Ntozake Shange, 1948–2018
October 29, 2018
On October 27, 2018, the innovative and pioneering poet and playwright Ntozake Shange passed away at an assisted-living community in Bowie, Maryland. She was seventy years old.
As the author of nearly fifty plays, novels, children’s books, and poetry and essay collections, Shange established herself as a distinctive and uncompromising voice in American letters. Her many works address themes of racial inequality, women’s empowerment, domestic abuse, and self respect. Her works champion black women and girls, and have inspired generations.
Shange debuted her highly influential play “For Colored Girls Who Have Considered Suicide/When the Rainbow is Enuf” in 1976. Inspired by the work of poet Judy Grahn, the play combined poetry, dance, and jazz and consisted of monologues in verse concerning the trauma and abuse of black women. The play was admired by critics and won an Obie Award for its production at the Public Theater. It then moved on to Broadway.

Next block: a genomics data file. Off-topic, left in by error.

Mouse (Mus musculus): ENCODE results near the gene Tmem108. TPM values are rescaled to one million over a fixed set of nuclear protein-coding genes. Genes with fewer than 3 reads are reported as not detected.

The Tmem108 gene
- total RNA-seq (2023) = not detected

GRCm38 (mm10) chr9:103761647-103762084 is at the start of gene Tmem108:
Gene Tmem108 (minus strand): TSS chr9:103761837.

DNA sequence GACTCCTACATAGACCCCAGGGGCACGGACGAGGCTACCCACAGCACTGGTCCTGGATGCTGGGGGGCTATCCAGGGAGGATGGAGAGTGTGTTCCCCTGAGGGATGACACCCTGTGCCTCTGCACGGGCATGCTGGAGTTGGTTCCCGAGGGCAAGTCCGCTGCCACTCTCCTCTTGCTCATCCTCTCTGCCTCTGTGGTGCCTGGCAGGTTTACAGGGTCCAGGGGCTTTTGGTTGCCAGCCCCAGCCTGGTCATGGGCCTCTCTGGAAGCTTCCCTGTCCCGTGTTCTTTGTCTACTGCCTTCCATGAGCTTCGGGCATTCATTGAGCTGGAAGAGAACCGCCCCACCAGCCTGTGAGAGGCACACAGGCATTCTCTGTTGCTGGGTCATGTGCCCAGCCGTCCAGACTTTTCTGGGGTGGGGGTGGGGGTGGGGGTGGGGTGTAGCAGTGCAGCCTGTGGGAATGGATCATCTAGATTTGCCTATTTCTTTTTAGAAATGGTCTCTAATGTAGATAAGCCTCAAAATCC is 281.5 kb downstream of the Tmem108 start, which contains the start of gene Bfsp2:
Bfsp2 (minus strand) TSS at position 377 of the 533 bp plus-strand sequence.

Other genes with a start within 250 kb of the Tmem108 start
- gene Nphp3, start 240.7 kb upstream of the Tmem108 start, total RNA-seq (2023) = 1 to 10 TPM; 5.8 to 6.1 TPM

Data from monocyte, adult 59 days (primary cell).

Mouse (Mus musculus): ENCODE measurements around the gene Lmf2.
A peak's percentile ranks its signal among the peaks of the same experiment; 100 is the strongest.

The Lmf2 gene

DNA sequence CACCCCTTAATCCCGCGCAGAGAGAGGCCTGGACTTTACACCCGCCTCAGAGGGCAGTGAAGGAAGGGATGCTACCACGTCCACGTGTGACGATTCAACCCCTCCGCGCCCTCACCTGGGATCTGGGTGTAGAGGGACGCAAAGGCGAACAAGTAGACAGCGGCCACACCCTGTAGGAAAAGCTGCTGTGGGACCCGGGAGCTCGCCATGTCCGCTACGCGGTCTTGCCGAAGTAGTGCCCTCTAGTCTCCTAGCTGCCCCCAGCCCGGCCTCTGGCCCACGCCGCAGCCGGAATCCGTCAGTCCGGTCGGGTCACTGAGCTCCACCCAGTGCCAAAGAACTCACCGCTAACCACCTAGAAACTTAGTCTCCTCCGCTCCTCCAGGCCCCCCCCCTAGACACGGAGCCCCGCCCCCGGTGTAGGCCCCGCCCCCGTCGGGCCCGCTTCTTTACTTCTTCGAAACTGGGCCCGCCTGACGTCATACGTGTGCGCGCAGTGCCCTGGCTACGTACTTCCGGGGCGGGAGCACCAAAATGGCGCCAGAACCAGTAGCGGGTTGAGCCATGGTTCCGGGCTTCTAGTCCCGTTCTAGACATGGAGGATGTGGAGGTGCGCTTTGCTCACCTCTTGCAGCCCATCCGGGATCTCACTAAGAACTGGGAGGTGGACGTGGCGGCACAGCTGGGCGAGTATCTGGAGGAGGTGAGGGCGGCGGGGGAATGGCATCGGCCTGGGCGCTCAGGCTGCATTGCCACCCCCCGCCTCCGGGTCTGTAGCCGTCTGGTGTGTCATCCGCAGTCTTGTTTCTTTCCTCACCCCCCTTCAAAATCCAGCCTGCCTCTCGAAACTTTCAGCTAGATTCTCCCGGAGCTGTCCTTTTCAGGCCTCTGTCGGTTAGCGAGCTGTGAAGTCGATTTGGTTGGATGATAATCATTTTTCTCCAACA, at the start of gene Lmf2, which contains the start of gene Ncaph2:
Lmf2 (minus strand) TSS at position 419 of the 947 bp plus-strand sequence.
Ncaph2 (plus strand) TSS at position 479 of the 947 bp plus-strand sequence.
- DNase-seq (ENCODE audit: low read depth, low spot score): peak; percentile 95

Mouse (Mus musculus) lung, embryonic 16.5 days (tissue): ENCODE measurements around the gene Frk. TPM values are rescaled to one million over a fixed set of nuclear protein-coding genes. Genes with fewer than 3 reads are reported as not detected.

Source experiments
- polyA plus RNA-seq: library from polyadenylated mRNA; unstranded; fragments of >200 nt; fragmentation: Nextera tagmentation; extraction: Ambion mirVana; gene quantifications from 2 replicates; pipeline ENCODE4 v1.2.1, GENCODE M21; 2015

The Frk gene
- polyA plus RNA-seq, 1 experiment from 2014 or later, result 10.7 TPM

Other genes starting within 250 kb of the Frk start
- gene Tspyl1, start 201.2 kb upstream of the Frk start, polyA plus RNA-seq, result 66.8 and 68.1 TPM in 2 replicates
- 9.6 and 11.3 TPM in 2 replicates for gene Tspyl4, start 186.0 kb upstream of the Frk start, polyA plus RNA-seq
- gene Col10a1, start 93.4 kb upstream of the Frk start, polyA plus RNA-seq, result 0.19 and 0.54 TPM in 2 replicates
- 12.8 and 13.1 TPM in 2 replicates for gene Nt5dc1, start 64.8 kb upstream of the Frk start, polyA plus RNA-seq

The two-time Pulitzer Prize-winning playwright Lynn Nottage told the New York Times that the play “definitely spoke to a generation of young women who didn’t feel invited into a theater space, who suddenly saw representation of themselves in a very honest way, and understood that they could occupy that space for the first time.”
In addition to plays, Shange wrote many poetry collections, including From Okra to Greens, A Daughter’s Geography, and Three Pieces, which was awarded the Los Angeles Times Book Prize. Her other works include the novel Some Sing, Some Cry, co-written with her sister Ifa Bayeza, and the children’s books Coretta Scott and Ellington Was Not a Street. She was awarded fellowships from the Guggenheim Foundation and the Lila Wallace-Reader’s Digest Fund, as well as a Pushcart Prize.
Born Paulette Williams, she adopted, from the Zulu dialect of Xhosa, the first name Ntozake, which means “she who comes with her own things,” and the surname Shange, meaning “one who walks like a lion,” as a graduate student in the early 1970s. In addition to her daughter Savannah, Shange is survived by her two sisters, brother, and granddaughter.
Image Credit: Adgar Cowans/Courtesy of Simon & Schuster